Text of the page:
By Sarah Edmonds
LONDON (Reuters) - Show jumping tends to throw up more surprises than any other equestrian sport.
But if his flawless form in the team event is anything to go by, Britain's Nick Skelton could well pick up more Olympic gold in Wednesday's individual final.
Skelton was loathe to talk about his chances when focused on the team goal, saying the individual was "another day".
But he has repeatedly said horse Big Star is performing superbly and bookmakers had him as joint favourite with American Rich Fellers going into this week.
"He's in great condition. He hasn't a negative, that horse. He is the most perfect horse, all round," Skelton said at the weekend.
The veteran show jumper led Britain to its first team show jumping gold in 60 years on Monday after a jump-off with the Netherlands while Saudi Arabia took bronze with some royal help from the grandson of Saudi King Abdullah.
The gold was Skelton's first medal in six Olympics. He missed the Sydney Games after breaking his neck at a show and initially planned to retire but changed his mind after finding a good horse for Athens, where he placed 10th.
Based on form, Dutch and Saudi riders could have a chance, given the strong performances from all team riders that took them into silver and bronze medal position.
But with a number of young horses in the field and a sport that involves split-second timing, sudden reversals and the vagaries of an often nervous animal, the gold could go to any number of top riders.
Beezie Madden, seen before the Olympics as a possible podium hope for the Americans, was eliminated in the first individual qualifier after her horse put in two stops at a fence.
The two rounds of team jumping served as a second and third qualifier for the individual contest, with the top riders placing 35th or above going through.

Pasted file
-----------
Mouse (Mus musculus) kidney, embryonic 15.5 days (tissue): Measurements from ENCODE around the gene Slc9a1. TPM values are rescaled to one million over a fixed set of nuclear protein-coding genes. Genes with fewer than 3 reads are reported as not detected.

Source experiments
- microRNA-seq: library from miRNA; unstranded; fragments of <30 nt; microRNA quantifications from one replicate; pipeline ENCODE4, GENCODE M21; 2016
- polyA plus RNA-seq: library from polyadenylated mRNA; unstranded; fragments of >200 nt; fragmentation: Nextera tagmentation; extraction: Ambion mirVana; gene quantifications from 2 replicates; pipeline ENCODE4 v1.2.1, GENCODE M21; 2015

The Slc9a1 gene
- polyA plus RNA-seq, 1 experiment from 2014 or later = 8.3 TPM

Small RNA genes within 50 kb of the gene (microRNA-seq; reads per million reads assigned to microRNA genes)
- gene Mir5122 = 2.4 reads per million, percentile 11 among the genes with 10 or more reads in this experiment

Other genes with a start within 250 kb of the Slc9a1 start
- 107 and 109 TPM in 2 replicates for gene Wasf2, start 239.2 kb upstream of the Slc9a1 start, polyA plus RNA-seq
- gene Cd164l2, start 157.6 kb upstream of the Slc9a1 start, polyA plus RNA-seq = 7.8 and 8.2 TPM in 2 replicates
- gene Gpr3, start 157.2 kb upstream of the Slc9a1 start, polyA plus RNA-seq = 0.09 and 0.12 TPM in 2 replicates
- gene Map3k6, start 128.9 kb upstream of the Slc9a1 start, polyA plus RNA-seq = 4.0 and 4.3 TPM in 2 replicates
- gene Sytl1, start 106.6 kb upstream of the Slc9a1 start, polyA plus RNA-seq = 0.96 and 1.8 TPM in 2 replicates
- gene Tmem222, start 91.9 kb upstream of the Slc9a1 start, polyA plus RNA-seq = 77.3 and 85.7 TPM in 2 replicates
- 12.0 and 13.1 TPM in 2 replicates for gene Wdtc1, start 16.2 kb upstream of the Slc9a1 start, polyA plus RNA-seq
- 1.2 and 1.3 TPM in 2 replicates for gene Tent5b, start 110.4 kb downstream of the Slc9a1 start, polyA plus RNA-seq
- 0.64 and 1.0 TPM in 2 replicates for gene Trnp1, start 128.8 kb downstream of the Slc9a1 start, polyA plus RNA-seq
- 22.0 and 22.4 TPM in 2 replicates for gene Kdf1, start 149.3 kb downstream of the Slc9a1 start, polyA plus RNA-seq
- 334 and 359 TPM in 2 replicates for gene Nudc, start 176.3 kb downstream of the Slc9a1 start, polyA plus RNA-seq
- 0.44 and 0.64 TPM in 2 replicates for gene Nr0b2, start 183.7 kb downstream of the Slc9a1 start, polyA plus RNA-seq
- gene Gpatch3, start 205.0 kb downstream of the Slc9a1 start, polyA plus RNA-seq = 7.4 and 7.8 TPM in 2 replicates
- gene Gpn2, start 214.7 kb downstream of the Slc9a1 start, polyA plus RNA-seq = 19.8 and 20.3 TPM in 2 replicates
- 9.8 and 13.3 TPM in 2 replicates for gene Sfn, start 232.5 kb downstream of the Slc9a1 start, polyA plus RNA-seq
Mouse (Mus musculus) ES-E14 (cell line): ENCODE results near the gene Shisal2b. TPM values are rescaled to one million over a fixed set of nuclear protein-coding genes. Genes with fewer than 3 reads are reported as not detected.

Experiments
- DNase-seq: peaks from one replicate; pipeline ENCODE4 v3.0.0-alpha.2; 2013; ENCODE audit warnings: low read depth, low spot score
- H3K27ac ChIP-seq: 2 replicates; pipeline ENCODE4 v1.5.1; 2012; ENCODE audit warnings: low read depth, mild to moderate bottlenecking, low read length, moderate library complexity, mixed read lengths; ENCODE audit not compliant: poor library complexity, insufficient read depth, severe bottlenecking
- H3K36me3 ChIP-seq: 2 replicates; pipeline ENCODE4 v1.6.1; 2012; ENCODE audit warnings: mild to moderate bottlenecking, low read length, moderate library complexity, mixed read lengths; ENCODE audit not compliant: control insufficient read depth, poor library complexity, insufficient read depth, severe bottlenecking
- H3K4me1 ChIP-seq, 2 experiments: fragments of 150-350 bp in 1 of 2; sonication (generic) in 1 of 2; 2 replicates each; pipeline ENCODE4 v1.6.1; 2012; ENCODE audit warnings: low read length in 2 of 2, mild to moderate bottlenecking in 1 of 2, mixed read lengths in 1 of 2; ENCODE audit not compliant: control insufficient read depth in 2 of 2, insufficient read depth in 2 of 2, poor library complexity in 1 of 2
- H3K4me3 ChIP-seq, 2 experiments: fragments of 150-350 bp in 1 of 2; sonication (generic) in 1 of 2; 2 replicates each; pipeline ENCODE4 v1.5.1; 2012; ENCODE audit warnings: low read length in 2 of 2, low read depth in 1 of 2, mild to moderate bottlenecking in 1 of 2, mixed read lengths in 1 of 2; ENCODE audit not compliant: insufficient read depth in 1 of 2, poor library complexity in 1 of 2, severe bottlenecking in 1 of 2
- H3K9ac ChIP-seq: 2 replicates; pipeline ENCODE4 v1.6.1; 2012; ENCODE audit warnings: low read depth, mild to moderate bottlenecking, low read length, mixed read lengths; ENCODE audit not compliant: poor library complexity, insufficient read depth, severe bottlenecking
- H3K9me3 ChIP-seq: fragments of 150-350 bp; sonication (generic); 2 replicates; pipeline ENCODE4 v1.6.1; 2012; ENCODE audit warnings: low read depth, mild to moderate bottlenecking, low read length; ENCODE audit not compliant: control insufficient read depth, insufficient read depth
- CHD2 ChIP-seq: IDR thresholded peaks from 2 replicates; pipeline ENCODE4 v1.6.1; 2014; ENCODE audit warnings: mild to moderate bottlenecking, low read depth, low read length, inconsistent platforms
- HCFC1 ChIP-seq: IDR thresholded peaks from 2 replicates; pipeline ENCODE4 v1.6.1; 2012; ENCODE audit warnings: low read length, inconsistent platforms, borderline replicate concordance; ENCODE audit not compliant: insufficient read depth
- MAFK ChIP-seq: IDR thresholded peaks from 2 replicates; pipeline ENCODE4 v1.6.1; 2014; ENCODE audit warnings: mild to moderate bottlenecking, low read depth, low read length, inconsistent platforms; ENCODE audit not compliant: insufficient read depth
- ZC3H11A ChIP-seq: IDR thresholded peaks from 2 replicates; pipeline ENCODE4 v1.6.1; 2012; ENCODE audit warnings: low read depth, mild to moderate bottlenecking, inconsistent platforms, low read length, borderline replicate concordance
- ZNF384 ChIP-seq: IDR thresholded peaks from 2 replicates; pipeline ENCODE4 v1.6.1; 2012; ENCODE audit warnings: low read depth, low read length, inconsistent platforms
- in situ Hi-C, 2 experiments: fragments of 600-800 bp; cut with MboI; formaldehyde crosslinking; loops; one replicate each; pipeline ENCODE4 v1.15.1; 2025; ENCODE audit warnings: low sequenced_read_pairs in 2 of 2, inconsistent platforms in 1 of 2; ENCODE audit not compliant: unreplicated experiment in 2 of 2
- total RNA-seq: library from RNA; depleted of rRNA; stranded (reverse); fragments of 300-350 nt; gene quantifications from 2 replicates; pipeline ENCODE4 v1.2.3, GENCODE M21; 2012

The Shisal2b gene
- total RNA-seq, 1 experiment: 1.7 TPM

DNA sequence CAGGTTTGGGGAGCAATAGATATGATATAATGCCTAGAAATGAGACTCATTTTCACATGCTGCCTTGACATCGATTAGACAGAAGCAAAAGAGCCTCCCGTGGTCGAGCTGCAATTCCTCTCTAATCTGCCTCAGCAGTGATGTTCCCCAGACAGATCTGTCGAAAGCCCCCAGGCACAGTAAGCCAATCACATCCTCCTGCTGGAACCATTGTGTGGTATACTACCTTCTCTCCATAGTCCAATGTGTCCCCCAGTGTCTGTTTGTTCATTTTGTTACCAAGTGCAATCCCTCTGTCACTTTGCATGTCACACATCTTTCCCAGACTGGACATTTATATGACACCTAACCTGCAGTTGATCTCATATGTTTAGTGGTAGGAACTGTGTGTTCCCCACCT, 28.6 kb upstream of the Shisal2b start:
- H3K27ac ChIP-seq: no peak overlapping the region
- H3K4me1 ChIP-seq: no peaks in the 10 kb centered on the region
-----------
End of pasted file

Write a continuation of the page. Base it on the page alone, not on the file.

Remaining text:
All start on a clean slate.
There are two rounds, with the 20 riders carrying the lowest number of faults going through to the second round. A jump-off resolves any ties for medal positions.
Horse-rider pairings earn faults by knocking down rails, splashing in water jumps or refusing to jump. Two refusals means elimination.
Prince Abdullah Al Saud finished the three qualifying rounds in joint fourth with only one fence down while Skelton and Dutch riders Maikel van der Vleuten and Marc Houtzager have all been flawless so far.
Australia's Edwina Tops-Alexander and Briton Ben Maher on his home-bred stallion Tripple X came out of the qualifiers with four faults apiece, tied with Prince Abdullah.
Defending Olympic champion Eric Lamaze, who finished in joint 22nd, does not expect a podium spot given the inexperience of his horse, Derly Chin De Muze, which has replaced his gold medal mount Hickstead who collapsed and died last year during an event in Italy.
"To be perfectly honest, I'd have to be a very lucky guy for that to happen," he said at the weekend of his medal chances on Derly Chin De Muze.
"But it's show jumping. The horse is plenty good - I just feel like eventually I may run out of experience from the horse."
Canadian Ian Millar, who at 65 is making a record 10th Olympic appearance and has yet to win an individual Olympic medal but was on the silver medal-winning team in Beijing, is also on good form with only two rails down.
(Editing by Greg Stutchbury)